J and L Research and Exploration is a blog for travelers and curiosity seekers desiring to see and know about the world. From our own backyard to destinations far and wide, J and L seek to research, explore, and share the discoveries we make. Whether it's about people or places, near or remote, we hope you find something of interest to you here.
Many years ago while strolling through a local swap meet
with two of our four daughters, Katie and Kelly, I happened to stop in front of
a blanket full of books. Being an avid reader, as all explorers tend to be, the
compulsion to stop and pore over the materials was too hard to resist. I spoke
to the kindly older gentlemen who was selling the books a bit about this and
that while lifting one book and then another turning a page here or there.
After a moment my eyes landed on Dodsworth
by Sinclair Lewis and of course being a fan of this particular writer I
nonchalantly hefted the work up into my hands and carefully opened the front
cover. To my surprise, and later my delight, I saw a very strange and telling inscription from the author.
my dear commissioner,
I do so hope that you will make a reasonable America
Sam Dodsworth per secy Sinclair Lewis
I felt my hands start to tremble a bit when I realized that
I was not only holding a rare autographed book by Sinclair Lewis but one with a
special message to someone who seemed to be important enough for the writer to
take the extra steps in penning the note personally.
Did I happen to mention it was a 1929 First Edition?
I closed the text and as calmly as I could asked the fellow
selling the book how much he wanted for it. He took a glance at the old blue
green cover and responded. “How about fifty cents?” I tossed the man two quarters
and stumbled away with my treasure cushioned beneath my right arm.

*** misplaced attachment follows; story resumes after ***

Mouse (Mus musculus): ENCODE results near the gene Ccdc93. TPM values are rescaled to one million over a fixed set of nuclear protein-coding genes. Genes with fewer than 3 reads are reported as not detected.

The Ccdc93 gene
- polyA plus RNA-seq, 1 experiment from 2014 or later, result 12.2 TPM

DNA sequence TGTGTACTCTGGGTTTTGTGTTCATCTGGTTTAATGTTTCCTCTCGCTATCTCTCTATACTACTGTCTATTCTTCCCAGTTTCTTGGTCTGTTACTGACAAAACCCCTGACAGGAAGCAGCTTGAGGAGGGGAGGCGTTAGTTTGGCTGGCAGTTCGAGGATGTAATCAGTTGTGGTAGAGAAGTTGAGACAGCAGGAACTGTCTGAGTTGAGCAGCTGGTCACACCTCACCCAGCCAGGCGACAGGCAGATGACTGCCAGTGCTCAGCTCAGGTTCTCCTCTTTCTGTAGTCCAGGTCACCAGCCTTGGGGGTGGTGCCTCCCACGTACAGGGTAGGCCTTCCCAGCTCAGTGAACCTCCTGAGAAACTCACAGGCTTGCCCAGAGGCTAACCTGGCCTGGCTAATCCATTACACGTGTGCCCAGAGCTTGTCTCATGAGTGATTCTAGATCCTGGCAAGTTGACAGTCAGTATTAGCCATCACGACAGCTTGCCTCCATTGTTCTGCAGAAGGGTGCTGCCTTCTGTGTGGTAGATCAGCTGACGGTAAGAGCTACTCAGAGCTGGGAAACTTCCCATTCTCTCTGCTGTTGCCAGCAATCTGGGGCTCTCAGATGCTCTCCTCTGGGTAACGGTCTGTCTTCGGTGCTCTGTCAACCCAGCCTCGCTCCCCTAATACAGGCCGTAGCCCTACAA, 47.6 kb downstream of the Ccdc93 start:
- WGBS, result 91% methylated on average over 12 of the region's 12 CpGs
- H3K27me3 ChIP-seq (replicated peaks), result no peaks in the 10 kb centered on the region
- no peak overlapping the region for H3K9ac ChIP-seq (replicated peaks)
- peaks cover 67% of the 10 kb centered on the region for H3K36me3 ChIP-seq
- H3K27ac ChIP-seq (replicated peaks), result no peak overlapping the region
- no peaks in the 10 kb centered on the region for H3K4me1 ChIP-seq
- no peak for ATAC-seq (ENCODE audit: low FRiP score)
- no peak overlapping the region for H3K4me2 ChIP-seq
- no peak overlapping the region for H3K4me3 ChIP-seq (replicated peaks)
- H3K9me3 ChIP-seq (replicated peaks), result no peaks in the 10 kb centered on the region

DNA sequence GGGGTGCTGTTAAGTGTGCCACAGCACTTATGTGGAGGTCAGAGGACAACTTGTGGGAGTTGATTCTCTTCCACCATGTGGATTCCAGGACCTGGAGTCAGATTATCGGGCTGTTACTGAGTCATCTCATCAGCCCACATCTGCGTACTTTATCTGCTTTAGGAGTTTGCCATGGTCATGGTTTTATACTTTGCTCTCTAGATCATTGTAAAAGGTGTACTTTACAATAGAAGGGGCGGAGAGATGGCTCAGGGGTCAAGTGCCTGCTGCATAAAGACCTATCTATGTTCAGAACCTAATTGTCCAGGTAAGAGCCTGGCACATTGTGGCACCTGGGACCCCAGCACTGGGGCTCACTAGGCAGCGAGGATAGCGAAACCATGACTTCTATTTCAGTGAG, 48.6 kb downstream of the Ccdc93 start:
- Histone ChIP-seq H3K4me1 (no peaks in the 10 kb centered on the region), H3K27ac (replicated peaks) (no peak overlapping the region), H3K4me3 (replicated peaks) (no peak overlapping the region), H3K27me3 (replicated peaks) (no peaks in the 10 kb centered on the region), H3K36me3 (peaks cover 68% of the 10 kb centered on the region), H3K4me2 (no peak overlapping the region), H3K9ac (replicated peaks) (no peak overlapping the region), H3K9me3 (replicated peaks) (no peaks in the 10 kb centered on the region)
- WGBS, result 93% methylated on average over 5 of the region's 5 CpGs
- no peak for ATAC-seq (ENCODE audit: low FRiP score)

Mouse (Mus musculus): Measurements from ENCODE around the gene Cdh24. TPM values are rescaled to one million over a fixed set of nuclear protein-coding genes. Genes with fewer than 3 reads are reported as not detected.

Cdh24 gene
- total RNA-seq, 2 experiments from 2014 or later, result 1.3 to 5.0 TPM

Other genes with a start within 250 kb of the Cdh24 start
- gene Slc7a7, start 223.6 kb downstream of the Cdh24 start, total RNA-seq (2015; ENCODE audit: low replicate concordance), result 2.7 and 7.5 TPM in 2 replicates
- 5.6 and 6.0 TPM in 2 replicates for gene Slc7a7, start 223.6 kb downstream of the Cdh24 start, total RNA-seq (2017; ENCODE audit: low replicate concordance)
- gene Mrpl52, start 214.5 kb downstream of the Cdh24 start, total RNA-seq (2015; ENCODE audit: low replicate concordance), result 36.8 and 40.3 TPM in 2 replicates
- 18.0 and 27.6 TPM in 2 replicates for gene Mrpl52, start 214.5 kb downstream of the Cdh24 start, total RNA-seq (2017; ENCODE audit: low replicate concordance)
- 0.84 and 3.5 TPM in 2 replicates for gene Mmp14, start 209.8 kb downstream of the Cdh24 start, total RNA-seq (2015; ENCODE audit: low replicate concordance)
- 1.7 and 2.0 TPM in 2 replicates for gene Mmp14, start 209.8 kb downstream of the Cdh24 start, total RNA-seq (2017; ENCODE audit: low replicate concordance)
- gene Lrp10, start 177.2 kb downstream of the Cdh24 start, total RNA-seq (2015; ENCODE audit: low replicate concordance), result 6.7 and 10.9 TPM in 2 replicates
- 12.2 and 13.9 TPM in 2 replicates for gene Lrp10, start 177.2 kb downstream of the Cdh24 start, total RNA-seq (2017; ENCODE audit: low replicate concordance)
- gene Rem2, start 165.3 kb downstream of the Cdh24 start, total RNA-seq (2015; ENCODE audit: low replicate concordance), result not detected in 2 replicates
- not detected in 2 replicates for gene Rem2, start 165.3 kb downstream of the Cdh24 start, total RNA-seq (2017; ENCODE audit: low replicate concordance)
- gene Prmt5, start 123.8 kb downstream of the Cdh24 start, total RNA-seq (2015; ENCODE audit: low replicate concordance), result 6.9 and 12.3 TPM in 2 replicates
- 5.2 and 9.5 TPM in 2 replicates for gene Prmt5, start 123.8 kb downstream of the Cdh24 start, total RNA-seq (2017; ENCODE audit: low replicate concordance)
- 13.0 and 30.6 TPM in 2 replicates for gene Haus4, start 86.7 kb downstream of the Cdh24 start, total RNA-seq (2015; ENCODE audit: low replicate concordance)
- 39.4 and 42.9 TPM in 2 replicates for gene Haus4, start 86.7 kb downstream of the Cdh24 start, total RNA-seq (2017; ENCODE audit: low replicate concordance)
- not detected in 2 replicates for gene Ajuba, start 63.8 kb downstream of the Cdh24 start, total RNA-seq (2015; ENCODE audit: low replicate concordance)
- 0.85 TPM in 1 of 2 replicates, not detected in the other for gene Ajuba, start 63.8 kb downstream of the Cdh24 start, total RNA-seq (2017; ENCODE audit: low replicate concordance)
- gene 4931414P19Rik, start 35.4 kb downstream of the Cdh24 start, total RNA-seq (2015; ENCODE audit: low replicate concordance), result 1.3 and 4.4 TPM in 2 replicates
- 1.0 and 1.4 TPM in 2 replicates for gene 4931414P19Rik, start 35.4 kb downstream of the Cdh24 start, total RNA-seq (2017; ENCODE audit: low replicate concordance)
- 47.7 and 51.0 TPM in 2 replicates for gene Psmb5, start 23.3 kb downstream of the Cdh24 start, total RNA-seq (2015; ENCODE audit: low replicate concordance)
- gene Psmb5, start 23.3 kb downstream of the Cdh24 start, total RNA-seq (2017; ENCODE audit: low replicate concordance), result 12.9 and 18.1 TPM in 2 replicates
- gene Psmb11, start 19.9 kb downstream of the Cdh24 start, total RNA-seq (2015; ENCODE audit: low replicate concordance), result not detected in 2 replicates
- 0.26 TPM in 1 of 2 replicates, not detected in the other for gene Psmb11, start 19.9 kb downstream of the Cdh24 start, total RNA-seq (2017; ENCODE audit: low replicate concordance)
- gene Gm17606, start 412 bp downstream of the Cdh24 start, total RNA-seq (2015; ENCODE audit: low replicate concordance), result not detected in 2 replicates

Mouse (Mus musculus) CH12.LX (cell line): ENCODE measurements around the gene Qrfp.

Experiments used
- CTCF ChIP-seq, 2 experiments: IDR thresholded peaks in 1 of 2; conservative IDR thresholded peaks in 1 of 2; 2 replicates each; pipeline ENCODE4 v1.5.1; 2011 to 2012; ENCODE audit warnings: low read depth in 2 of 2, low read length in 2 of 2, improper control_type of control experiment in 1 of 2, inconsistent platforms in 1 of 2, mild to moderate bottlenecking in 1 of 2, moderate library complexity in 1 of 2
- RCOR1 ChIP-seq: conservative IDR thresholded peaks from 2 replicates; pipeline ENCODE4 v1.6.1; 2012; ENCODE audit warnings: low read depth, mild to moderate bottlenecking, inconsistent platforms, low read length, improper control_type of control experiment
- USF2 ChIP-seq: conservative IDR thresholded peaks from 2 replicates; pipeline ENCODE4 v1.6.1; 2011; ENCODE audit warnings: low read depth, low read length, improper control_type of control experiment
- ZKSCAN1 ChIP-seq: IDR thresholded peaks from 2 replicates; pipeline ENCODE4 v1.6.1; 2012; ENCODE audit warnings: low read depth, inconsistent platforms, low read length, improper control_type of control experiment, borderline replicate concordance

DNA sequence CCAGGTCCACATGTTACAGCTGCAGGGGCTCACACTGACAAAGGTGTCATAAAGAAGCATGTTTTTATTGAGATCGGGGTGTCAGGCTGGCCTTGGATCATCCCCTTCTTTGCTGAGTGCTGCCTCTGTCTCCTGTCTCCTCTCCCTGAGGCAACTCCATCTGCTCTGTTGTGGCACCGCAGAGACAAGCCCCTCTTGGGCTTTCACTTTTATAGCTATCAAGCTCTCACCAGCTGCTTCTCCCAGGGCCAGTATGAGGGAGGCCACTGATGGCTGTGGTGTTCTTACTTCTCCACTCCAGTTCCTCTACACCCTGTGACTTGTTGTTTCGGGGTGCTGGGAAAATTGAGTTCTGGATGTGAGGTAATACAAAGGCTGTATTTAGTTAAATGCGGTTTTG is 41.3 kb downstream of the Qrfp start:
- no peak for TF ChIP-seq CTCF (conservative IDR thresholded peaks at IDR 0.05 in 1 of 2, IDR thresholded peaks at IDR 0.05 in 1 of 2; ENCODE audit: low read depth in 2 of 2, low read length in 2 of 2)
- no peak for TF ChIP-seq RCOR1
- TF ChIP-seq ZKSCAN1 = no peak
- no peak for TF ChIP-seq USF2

As life goes on so does time and the book rested in my
bookcase for over a dozen years before I started looking into the history of
the book late in 2012. It took time but the research was well worth the effort.
It seems the book belonged to Frances Perkins who received
the autographed copy from Sinclair Lewis. They were great friends according to
the historical records and after contacting the FrancesPerkinsCenter
in Newcastle, Maine (within the Brick House Historic
District) it turned out the research was dead on.
What makes this book so exciting, besides it was an
autographed First Edition by Sinclair Lewis, is the fact it was given to one of
the most influential yet under-rated political figures of the early 20th century. At
the time of the presentation of the novel in 1929, Ms. Perkins was the New York
State Commissioner of Labor, having been appointed to that position by her friend and
benefactor Franklin D. Roosevelt who was Governor of New York at the time. In 1933, Perkins was appointed by now President Franklin D. Roosevelt to the
position of Secretary of Labor for the United States. Frances Perkins was one of the first women in the history of the United States who started breaking the proverbial ‘glass ceiling’ to become the first woman to serve in
a presidential cabinet. She later played a key role in assisting in writing up
the New Deal legislation and in fact was involved in all aspects of a brand
new venture for the United States, the Social Security Act of 1935.
This woman did it all and never once, per all available
reports, shirked from her belief system, her loyalty to President Roosevelt
or to the country she served. After President Roosevelt’s death on April 12,
1945 she stayed on with government service being assigned to the United States
Civil Service Commission by then new President Harry Truman. She stayed on at
that post until the death of her husband in 1952, when she retired from public
Frances Perkins is an American icon and to own a book that
she had held, read, and had been given to her by the famous writer Sinclair
Lewis made the novel all that much more valuable.
It was a treasure and like all treasures we decided to get
an approximate value for it and after making the usual inquires through rare
book sellers and the like came up with an estimated value of approximately
Not a bad investment for fifty cents.
But like many treasures it is not about the currency value
but the historical value and with that in mind J & L will be donating the
book to the Frances Perkins Center in Maine within the next month. The curator
and members of the Center are very pleased and honored to have this piece of
history on display. It is a piece of Americana which belonged to a very special
American, a woman who was destined for greatness and showed it through her
We felt very honored to have owned it for these many years
and though missed will know it will be enjoyed by countless generations who owe
so much to Frances Perkins.